Former Finance and Development Planning Minister Mr. Amara Konneh says he wish he had done more for his community, seeking forgiveness from those who feel he had ignored their conditions.
“So please forgive me; please forgive me if you felt that I ignore you. But I didn’t know; I didn’t know your situation. I wish I had done more. I wish I had done more. I feel very proud today that my community has come out like this to let country know that they appreciate me. Thank you,” he said as he wept continuously.
Mr. Konneh who resigned as Finance Minister for a World Bank post in Kenya, was speaking here on Saturday, 29 April at an appreciation program organized by a consortium of Muslim Youth at the Monrovia City Hall before departing Liberia the same day.
Earlier at the program, President Ellen Johnson-Sirleaf said her gladness was that Mr. Konneh was recognized by a major international organization – one of the highest in terms of development service and development finance in the world.
“ And the fact that they picked him out and given him the responsibility that he has; not responsibility just for Liberia, not responsibility just for Africa, but responsibility in his area for countries around the world,” President SIrleaf said.
She said Mr. Konneh was able to reach across to all Liberians, and right up the ladder he was able to connect and interact with people all up to the highest levels – reaching presidents outside of Liberia in the many visits that he made sometimes with her to be able to join in the advocacy and promotion of Liberia’s development work.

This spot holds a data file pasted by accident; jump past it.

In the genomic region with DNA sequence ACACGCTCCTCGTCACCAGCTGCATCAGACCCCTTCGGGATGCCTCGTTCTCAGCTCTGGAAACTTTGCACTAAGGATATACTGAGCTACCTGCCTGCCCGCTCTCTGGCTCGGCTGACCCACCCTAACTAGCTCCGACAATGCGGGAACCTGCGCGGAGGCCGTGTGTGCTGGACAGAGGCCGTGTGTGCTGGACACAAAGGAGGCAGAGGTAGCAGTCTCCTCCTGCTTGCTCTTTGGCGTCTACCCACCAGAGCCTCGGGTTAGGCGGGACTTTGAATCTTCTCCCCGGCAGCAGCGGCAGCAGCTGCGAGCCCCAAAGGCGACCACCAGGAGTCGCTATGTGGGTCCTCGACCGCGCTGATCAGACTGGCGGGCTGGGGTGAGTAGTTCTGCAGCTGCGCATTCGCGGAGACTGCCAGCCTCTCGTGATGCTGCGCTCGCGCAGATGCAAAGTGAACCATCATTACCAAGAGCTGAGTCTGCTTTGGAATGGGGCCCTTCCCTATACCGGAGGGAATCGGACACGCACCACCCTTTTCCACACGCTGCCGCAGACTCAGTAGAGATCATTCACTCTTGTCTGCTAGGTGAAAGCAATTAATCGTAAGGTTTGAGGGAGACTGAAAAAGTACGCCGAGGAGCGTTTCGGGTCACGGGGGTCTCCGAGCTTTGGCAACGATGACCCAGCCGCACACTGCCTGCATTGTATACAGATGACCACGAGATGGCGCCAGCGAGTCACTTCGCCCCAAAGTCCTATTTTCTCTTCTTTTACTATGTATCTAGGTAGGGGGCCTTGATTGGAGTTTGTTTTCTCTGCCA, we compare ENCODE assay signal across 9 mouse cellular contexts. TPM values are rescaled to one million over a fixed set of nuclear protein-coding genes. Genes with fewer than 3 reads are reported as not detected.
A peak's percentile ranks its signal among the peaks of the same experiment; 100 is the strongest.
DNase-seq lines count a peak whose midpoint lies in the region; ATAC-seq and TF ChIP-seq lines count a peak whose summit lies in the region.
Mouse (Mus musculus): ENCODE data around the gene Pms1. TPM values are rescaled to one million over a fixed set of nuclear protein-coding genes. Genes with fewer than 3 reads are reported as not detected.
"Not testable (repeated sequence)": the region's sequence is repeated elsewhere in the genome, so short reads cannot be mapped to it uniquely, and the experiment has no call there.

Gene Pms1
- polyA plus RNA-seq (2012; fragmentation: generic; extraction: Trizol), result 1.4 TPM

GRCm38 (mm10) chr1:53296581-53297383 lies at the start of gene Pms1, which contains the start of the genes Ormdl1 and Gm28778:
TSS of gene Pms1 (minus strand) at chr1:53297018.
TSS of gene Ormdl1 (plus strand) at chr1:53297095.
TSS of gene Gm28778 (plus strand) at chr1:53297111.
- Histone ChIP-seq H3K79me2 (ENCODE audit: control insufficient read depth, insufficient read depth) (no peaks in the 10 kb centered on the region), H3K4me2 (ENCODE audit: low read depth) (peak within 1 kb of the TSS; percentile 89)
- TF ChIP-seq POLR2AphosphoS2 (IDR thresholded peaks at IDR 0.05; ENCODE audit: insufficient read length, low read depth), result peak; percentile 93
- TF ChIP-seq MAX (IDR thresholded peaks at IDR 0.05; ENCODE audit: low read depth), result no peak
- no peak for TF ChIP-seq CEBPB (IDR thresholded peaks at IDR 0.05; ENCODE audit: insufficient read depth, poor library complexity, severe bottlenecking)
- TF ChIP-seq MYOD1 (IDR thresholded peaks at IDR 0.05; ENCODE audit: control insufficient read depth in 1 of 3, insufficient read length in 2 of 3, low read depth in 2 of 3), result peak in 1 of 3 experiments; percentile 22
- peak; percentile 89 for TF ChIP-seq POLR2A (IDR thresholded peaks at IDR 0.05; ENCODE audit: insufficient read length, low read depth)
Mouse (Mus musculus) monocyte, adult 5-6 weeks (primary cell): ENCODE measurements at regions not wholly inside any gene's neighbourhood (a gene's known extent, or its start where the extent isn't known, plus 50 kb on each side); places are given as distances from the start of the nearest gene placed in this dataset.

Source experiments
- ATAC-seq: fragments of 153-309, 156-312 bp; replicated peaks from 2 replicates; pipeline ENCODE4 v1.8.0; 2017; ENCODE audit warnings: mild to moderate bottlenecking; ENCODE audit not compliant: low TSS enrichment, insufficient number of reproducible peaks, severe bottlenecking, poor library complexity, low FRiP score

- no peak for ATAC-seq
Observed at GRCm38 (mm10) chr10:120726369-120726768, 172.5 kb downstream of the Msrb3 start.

Meanwhile Mr. Konneh expressed appreciation to the Muslim Community – particularly the Imams, students and youth leaders who reached out to him and received his support in various forms. He said his performance in the cabinet was not because he was the smartest, but because of the prayers of his people and God’s given wisdom to look at things differently.
“When the President asked me to serve, recognizing that I was the only Muslim in her cabinet, I had a conversation with God. I had a conversation with God in my own way. I asked God to please protect me, guide me and give me the wisdom so that I don’t make my community shame. I had that conversation with God,” Mr. Konneh said. He expressed hope that when Liberia looks back at his performance here and at the great mentoring and experience to which he submitted himself under President Sirleaf’s tutorship, the [Muslim] Community and the country will consider his work well-done and his life well-lived.
By Winston W. Parley & Bridgett Milton-Edited by Othello B. Garblah